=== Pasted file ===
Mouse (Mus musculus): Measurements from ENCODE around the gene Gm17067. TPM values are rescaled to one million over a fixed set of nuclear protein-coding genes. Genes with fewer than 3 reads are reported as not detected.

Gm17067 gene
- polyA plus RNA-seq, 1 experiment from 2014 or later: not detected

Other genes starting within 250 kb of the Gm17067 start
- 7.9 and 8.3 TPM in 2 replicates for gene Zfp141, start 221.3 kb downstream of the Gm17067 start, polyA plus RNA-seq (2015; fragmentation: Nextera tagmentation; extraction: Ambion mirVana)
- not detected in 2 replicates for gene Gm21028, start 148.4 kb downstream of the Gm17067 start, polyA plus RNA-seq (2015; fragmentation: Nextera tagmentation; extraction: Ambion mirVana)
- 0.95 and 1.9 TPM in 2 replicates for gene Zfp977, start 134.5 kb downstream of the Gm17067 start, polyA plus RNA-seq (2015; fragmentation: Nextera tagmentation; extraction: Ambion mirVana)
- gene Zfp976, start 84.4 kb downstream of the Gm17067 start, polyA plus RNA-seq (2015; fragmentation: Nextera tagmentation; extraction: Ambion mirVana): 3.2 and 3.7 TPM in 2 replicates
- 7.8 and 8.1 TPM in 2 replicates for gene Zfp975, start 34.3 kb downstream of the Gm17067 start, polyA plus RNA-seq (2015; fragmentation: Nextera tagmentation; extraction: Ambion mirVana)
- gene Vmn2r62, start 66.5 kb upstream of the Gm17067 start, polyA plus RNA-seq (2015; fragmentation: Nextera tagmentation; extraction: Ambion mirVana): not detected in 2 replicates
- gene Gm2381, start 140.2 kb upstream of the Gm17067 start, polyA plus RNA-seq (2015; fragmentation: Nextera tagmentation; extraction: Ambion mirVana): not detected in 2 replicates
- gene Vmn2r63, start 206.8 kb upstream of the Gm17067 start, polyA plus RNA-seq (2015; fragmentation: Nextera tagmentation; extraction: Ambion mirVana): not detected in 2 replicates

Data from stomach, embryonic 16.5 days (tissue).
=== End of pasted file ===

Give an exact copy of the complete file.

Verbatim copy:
Mouse (Mus musculus): Measurements from ENCODE around the gene Gm17067. TPM values are rescaled to one million over a fixed set of nuclear protein-coding genes. Genes with fewer than 3 reads are reported as not detected.

Gm17067 gene
- polyA plus RNA-seq, 1 experiment from 2014 or later: not detected

Other genes starting within 250 kb of the Gm17067 start
- 7.9 and 8.3 TPM in 2 replicates for gene Zfp141, start 221.3 kb downstream of the Gm17067 start, polyA plus RNA-seq (2015; fragmentation: Nextera tagmentation; extraction: Ambion mirVana)
- not detected in 2 replicates for gene Gm21028, start 148.4 kb downstream of the Gm17067 start, polyA plus RNA-seq (2015; fragmentation: Nextera tagmentation; extraction: Ambion mirVana)
- 0.95 and 1.9 TPM in 2 replicates for gene Zfp977, start 134.5 kb downstream of the Gm17067 start, polyA plus RNA-seq (2015; fragmentation: Nextera tagmentation; extraction: Ambion mirVana)
- gene Zfp976, start 84.4 kb downstream of the Gm17067 start, polyA plus RNA-seq (2015; fragmentation: Nextera tagmentation; extraction: Ambion mirVana): 3.2 and 3.7 TPM in 2 replicates
- 7.8 and 8.1 TPM in 2 replicates for gene Zfp975, start 34.3 kb downstream of the Gm17067 start, polyA plus RNA-seq (2015; fragmentation: Nextera tagmentation; extraction: Ambion mirVana)
- gene Vmn2r62, start 66.5 kb upstream of the Gm17067 start, polyA plus RNA-seq (2015; fragmentation: Nextera tagmentation; extraction: Ambion mirVana): not detected in 2 replicates
- gene Gm2381, start 140.2 kb upstream of the Gm17067 start, polyA plus RNA-seq (2015; fragmentation: Nextera tagmentation; extraction: Ambion mirVana): not detected in 2 replicates
- gene Vmn2r63, start 206.8 kb upstream of the Gm17067 start, polyA plus RNA-seq (2015; fragmentation: Nextera tagmentation; extraction: Ambion mirVana): not detected in 2 replicates

Data from stomach, embryonic 16.5 days (tissue).